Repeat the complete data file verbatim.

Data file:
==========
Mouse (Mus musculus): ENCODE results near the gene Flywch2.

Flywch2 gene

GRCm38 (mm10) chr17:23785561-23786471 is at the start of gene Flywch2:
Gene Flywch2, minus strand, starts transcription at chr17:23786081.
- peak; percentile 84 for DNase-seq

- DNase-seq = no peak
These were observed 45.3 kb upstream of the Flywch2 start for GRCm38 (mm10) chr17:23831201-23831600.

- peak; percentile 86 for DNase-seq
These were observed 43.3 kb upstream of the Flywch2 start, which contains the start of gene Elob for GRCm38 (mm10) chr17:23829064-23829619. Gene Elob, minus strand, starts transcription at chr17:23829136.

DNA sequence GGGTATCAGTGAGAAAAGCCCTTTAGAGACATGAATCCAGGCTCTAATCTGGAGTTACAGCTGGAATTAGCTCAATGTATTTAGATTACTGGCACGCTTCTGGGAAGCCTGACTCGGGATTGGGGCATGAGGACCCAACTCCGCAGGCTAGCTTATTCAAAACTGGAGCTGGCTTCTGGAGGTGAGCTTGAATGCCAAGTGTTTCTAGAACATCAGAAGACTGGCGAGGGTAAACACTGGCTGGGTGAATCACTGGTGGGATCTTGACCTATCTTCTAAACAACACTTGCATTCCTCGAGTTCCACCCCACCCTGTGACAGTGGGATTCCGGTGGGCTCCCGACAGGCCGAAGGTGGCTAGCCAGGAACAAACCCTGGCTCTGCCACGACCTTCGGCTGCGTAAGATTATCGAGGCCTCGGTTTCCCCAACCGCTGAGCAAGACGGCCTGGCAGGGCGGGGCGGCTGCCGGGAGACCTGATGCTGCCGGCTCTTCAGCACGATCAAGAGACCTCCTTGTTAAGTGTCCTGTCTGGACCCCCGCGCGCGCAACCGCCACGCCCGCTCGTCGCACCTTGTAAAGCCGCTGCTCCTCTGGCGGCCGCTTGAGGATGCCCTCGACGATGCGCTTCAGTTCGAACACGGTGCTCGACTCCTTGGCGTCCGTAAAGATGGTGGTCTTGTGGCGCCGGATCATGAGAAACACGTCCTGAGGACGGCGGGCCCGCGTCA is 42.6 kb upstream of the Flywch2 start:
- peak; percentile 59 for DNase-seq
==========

Mouse (Mus musculus): ENCODE results near the gene Flywch2.

Flywch2 gene

GRCm38 (mm10) chr17:23785561-23786471 is at the start of gene Flywch2:
Gene Flywch2, minus strand, starts transcription at chr17:23786081.
- peak; percentile 84 for DNase-seq

- DNase-seq = no peak
These were observed 45.3 kb upstream of the Flywch2 start for GRCm38 (mm10) chr17:23831201-23831600.

- peak; percentile 86 for DNase-seq
These were observed 43.3 kb upstream of the Flywch2 start, which contains the start of gene Elob for GRCm38 (mm10) chr17:23829064-23829619. Gene Elob, minus strand, starts transcription at chr17:23829136.

DNA sequence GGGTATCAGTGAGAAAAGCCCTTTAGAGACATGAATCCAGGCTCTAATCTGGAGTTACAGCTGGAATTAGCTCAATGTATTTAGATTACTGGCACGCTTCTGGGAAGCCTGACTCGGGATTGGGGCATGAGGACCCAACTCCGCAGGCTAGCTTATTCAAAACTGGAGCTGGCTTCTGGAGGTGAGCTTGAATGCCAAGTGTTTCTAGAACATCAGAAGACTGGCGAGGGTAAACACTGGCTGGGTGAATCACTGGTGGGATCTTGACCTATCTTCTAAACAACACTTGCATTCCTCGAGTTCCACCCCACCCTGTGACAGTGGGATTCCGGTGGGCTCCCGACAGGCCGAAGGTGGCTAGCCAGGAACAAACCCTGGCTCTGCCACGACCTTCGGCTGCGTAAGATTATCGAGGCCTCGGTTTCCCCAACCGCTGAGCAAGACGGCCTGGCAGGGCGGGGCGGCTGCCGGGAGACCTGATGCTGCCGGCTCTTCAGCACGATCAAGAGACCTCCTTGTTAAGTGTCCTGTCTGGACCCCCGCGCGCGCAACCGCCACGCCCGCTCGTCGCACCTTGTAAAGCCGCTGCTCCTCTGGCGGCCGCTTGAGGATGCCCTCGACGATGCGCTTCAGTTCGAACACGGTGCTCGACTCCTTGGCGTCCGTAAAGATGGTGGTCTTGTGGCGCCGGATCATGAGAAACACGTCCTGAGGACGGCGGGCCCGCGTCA is 42.6 kb upstream of the Flywch2 start:
- peak; percentile 59 for DNase-seq